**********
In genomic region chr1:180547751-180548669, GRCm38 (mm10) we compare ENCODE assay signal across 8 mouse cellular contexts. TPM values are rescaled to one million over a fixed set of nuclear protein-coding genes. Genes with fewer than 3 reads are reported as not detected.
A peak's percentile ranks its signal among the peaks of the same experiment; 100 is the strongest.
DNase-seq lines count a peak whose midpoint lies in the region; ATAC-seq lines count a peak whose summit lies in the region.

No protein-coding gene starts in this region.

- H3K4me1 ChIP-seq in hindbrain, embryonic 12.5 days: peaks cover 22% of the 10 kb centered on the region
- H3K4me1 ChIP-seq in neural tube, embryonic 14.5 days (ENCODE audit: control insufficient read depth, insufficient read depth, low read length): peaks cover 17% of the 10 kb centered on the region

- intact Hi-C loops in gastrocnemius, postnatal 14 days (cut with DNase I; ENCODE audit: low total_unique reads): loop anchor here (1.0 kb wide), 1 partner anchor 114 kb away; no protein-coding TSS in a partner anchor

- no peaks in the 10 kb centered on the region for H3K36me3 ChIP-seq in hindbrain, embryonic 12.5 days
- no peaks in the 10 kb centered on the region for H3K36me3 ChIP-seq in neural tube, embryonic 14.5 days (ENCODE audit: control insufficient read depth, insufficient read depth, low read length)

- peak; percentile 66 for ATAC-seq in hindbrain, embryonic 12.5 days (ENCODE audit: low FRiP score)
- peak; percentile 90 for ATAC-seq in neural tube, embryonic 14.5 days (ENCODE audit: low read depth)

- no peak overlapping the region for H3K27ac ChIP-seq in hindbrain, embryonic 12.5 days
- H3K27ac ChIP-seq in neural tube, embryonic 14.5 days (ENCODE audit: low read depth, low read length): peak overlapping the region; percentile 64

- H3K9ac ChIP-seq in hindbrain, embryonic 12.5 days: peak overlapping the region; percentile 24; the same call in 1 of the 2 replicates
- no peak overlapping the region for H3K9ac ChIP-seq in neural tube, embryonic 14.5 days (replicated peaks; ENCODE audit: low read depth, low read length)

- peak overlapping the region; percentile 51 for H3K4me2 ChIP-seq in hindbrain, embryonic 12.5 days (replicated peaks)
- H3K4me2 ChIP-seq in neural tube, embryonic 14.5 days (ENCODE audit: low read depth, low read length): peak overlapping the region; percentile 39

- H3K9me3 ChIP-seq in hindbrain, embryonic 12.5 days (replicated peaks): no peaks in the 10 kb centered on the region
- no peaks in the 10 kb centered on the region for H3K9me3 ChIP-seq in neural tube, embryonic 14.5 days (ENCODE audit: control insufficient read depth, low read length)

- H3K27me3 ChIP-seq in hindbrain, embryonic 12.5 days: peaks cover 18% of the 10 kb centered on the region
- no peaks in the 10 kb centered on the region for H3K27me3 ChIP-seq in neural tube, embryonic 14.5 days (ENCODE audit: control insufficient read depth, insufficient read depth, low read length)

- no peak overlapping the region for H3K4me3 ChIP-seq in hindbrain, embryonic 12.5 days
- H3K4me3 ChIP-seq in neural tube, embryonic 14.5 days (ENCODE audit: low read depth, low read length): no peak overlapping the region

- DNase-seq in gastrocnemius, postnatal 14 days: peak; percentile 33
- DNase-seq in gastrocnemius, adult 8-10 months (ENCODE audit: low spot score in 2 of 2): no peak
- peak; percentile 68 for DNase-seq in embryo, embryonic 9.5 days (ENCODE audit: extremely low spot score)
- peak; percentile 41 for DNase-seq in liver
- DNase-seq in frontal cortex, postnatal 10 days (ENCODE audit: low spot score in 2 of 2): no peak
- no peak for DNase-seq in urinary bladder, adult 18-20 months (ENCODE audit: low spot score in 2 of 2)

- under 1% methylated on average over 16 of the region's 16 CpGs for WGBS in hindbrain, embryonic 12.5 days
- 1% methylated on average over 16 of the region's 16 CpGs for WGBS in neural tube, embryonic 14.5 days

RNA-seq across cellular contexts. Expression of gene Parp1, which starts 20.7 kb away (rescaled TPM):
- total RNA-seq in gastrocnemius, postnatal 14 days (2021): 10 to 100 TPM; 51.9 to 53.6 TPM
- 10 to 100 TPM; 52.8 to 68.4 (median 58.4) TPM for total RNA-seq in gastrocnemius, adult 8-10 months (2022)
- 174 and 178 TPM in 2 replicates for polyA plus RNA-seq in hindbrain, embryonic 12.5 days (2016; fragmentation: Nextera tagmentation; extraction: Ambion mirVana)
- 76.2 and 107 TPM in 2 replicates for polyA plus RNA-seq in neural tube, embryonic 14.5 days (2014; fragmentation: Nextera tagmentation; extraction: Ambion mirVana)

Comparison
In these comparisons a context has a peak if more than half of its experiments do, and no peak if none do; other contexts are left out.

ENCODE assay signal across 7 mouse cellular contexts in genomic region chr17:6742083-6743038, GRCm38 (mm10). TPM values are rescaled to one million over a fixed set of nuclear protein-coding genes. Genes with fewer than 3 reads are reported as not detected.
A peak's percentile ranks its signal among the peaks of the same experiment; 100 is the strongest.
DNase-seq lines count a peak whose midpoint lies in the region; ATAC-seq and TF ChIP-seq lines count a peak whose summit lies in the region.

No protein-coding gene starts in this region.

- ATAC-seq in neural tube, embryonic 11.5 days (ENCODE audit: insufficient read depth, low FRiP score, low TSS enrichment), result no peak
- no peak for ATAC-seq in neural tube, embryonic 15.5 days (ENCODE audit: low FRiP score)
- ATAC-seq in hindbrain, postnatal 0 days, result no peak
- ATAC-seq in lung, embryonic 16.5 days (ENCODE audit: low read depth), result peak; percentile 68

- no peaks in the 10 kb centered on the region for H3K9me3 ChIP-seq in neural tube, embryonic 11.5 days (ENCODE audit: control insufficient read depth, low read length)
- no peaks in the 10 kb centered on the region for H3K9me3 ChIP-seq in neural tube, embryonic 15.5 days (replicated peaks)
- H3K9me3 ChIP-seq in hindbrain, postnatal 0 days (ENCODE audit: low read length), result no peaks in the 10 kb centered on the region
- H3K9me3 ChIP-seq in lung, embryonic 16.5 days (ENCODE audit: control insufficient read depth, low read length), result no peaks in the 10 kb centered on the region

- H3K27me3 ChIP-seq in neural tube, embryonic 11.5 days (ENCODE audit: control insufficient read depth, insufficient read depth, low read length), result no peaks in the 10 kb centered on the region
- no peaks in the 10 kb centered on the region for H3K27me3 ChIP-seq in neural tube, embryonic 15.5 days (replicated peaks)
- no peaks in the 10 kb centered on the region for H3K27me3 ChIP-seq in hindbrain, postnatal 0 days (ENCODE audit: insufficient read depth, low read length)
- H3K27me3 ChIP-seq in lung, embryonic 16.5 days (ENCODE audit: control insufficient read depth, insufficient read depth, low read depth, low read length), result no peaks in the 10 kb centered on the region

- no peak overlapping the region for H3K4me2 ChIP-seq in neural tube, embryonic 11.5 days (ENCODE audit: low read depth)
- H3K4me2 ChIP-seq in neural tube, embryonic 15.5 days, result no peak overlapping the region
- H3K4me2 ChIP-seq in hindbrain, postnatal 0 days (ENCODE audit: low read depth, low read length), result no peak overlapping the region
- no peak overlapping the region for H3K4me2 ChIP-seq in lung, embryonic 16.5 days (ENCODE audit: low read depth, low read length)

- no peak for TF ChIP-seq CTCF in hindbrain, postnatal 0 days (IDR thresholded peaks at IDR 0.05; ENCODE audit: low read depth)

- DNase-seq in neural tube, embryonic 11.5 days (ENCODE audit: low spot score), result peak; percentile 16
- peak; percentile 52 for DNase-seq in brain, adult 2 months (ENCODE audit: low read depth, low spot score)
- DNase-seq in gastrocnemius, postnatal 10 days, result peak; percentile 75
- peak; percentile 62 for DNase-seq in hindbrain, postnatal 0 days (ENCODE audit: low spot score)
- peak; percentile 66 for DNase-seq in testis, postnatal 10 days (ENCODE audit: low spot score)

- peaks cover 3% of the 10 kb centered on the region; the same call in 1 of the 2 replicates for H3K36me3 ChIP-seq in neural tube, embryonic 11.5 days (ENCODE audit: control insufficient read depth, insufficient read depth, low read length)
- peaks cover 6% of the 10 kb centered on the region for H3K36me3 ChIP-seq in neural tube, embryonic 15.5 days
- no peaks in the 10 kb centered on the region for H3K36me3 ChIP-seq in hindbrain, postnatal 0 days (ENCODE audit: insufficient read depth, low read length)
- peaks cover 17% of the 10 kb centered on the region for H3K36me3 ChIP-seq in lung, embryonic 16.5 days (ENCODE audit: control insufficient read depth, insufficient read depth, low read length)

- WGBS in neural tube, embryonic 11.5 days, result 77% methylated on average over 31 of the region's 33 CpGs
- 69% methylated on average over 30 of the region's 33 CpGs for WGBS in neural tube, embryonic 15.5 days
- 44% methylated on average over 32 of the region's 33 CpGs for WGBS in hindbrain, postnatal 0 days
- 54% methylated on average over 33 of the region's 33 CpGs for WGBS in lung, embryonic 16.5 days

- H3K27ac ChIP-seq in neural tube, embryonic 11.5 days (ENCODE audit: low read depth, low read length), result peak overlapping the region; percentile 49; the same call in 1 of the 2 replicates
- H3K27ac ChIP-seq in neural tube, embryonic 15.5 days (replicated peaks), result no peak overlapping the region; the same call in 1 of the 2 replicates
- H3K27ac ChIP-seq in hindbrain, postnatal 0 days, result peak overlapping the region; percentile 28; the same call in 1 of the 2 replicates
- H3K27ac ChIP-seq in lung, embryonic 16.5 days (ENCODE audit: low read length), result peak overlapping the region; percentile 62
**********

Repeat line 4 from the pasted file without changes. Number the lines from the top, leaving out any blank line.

No protein-coding gene starts in this region.